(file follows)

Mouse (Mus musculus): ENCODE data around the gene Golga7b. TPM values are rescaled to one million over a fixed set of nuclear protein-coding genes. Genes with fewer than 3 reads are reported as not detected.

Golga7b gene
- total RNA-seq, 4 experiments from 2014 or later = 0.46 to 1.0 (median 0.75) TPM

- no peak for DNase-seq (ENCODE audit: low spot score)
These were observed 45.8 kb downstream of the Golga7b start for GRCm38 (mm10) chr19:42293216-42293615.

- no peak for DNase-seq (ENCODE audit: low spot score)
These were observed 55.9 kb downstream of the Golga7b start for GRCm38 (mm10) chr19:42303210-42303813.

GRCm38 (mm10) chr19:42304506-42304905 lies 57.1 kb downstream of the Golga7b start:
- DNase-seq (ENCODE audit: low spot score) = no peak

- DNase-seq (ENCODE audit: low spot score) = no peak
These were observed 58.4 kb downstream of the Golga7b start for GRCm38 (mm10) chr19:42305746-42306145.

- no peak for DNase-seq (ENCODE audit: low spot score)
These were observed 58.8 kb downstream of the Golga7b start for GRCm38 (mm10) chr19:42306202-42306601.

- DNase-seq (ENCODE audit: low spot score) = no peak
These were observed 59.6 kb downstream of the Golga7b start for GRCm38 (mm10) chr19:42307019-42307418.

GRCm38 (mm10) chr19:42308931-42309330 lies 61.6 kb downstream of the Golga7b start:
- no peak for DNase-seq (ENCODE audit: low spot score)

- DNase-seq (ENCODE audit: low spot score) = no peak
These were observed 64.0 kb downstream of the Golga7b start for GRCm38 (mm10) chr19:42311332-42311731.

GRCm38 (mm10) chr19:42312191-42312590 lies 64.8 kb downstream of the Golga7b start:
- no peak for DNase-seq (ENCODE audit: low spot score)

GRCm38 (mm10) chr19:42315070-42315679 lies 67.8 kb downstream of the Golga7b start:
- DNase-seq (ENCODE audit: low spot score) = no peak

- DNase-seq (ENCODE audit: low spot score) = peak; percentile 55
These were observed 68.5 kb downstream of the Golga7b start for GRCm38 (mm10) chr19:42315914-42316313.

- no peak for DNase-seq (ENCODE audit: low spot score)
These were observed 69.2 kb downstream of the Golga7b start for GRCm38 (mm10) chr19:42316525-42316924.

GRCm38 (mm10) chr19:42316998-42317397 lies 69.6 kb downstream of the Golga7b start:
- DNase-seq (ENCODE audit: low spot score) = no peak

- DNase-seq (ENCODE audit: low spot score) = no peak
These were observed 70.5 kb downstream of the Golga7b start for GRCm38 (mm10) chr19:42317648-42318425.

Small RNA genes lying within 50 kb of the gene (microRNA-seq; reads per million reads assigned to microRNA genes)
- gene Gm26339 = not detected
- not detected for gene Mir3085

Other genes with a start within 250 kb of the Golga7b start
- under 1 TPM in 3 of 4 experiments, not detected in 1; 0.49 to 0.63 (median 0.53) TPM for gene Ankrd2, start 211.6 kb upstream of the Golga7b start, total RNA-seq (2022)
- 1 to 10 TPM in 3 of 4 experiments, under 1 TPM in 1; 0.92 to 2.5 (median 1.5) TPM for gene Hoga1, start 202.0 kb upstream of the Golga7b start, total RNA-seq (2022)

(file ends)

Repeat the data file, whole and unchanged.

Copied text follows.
Mouse (Mus musculus): ENCODE data around the gene Golga7b. TPM values are rescaled to one million over a fixed set of nuclear protein-coding genes. Genes with fewer than 3 reads are reported as not detected.

Golga7b gene
- total RNA-seq, 4 experiments from 2014 or later = 0.46 to 1.0 (median 0.75) TPM

- no peak for DNase-seq (ENCODE audit: low spot score)
These were observed 45.8 kb downstream of the Golga7b start for GRCm38 (mm10) chr19:42293216-42293615.

- no peak for DNase-seq (ENCODE audit: low spot score)
These were observed 55.9 kb downstream of the Golga7b start for GRCm38 (mm10) chr19:42303210-42303813.

GRCm38 (mm10) chr19:42304506-42304905 lies 57.1 kb downstream of the Golga7b start:
- DNase-seq (ENCODE audit: low spot score) = no peak

- DNase-seq (ENCODE audit: low spot score) = no peak
These were observed 58.4 kb downstream of the Golga7b start for GRCm38 (mm10) chr19:42305746-42306145.

- no peak for DNase-seq (ENCODE audit: low spot score)
These were observed 58.8 kb downstream of the Golga7b start for GRCm38 (mm10) chr19:42306202-42306601.

- DNase-seq (ENCODE audit: low spot score) = no peak
These were observed 59.6 kb downstream of the Golga7b start for GRCm38 (mm10) chr19:42307019-42307418.

GRCm38 (mm10) chr19:42308931-42309330 lies 61.6 kb downstream of the Golga7b start:
- no peak for DNase-seq (ENCODE audit: low spot score)

- DNase-seq (ENCODE audit: low spot score) = no peak
These were observed 64.0 kb downstream of the Golga7b start for GRCm38 (mm10) chr19:42311332-42311731.

GRCm38 (mm10) chr19:42312191-42312590 lies 64.8 kb downstream of the Golga7b start:
- no peak for DNase-seq (ENCODE audit: low spot score)

GRCm38 (mm10) chr19:42315070-42315679 lies 67.8 kb downstream of the Golga7b start:
- DNase-seq (ENCODE audit: low spot score) = no peak

- DNase-seq (ENCODE audit: low spot score) = peak; percentile 55
These were observed 68.5 kb downstream of the Golga7b start for GRCm38 (mm10) chr19:42315914-42316313.

- no peak for DNase-seq (ENCODE audit: low spot score)
These were observed 69.2 kb downstream of the Golga7b start for GRCm38 (mm10) chr19:42316525-42316924.

GRCm38 (mm10) chr19:42316998-42317397 lies 69.6 kb downstream of the Golga7b start:
- DNase-seq (ENCODE audit: low spot score) = no peak

- DNase-seq (ENCODE audit: low spot score) = no peak
These were observed 70.5 kb downstream of the Golga7b start for GRCm38 (mm10) chr19:42317648-42318425.

Small RNA genes lying within 50 kb of the gene (microRNA-seq; reads per million reads assigned to microRNA genes)
- gene Gm26339 = not detected
- not detected for gene Mir3085

Other genes with a start within 250 kb of the Golga7b start
- under 1 TPM in 3 of 4 experiments, not detected in 1; 0.49 to 0.63 (median 0.53) TPM for gene Ankrd2, start 211.6 kb upstream of the Golga7b start, total RNA-seq (2022)
- 1 to 10 TPM in 3 of 4 experiments, under 1 TPM in 1; 0.92 to 2.5 (median 1.5) TPM for gene Hoga1, start 202.0 kb upstream of the Golga7b start, total RNA-seq (2022)